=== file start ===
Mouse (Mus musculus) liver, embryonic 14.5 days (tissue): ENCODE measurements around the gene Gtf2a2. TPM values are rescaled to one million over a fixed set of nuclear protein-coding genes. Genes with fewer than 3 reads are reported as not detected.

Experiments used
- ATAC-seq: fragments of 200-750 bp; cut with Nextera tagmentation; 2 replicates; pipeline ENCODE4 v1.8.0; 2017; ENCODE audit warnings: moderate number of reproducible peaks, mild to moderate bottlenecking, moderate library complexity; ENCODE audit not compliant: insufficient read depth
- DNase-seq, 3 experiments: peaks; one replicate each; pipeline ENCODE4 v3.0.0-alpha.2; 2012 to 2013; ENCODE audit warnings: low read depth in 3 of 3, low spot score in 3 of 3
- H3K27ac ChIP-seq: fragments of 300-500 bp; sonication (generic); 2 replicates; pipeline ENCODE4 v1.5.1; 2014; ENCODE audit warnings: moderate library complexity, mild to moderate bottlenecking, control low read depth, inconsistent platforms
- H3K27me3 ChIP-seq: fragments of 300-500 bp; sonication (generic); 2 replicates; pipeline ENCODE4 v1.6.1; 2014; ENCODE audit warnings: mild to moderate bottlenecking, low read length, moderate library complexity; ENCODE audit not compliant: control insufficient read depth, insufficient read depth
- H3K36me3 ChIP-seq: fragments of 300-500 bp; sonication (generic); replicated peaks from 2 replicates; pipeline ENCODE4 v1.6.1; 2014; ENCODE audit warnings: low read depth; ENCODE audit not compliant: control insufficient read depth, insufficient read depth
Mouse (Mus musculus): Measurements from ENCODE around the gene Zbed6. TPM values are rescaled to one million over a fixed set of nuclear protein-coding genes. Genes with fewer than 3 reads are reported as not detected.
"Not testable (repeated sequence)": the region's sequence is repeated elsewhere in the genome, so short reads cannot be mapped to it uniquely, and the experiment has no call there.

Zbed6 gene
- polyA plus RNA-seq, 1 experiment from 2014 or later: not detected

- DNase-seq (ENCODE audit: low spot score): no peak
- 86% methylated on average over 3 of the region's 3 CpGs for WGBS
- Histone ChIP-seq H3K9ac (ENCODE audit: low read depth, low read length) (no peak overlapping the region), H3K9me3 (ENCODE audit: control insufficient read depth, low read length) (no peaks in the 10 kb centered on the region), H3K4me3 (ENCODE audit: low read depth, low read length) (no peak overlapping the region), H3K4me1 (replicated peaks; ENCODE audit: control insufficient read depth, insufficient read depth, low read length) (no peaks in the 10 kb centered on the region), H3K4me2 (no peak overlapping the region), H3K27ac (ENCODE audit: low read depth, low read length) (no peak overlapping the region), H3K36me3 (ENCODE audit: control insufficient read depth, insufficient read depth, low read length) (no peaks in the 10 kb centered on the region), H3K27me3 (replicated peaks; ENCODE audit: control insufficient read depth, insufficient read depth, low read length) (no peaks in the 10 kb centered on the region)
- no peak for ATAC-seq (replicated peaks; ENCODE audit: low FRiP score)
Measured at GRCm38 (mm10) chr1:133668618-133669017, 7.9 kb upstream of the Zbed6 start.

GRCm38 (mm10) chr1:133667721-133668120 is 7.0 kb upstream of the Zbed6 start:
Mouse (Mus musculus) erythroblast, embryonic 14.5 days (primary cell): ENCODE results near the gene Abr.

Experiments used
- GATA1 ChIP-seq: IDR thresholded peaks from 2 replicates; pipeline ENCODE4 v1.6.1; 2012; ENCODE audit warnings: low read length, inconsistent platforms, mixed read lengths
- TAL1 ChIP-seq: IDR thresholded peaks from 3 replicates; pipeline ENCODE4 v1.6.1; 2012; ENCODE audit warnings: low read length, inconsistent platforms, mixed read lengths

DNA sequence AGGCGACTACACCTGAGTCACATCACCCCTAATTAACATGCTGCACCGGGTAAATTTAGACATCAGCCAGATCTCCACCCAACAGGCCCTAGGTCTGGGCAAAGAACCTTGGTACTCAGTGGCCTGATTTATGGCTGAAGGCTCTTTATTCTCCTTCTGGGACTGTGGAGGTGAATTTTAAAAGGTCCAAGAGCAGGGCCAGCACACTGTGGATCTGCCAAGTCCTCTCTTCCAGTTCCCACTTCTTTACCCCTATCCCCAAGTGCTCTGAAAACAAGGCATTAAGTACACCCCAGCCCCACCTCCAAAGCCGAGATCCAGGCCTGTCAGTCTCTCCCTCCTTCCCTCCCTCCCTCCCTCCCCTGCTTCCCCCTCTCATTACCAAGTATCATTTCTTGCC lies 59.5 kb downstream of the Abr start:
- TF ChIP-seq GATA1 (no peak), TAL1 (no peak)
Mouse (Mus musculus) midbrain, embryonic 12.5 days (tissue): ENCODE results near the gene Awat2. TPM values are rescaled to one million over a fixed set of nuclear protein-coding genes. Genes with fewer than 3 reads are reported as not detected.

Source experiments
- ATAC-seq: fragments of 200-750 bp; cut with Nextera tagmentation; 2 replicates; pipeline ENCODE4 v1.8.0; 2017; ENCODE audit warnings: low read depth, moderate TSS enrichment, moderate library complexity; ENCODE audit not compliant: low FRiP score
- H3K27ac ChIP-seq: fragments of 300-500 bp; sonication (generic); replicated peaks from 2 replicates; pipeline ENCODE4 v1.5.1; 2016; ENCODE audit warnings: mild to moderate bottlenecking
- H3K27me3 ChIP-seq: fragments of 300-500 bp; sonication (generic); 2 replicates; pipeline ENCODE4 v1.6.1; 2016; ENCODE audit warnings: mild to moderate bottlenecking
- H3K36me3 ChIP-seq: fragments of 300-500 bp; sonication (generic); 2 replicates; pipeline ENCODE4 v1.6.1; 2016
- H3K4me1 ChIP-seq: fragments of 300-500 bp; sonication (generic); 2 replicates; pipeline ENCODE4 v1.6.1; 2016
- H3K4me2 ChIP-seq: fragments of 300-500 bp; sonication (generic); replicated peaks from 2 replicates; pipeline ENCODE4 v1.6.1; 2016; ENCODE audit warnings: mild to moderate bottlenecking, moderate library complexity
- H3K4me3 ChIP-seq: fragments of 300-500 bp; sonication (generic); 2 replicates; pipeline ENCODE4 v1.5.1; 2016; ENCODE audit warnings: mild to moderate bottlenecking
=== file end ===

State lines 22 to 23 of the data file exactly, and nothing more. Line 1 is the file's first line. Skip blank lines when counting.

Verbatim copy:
DNA sequence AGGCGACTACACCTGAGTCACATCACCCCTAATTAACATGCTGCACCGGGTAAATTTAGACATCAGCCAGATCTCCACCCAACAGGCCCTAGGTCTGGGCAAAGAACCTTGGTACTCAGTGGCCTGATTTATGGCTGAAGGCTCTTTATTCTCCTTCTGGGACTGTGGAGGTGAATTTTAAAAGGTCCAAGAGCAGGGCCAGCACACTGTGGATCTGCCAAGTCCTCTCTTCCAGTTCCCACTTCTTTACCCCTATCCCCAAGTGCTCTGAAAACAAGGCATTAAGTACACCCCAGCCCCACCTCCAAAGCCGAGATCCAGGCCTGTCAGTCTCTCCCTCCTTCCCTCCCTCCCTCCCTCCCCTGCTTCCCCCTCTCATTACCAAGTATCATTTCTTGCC lies 59.5 kb downstream of the Abr start:
- TF ChIP-seq GATA1 (no peak), TAL1 (no peak)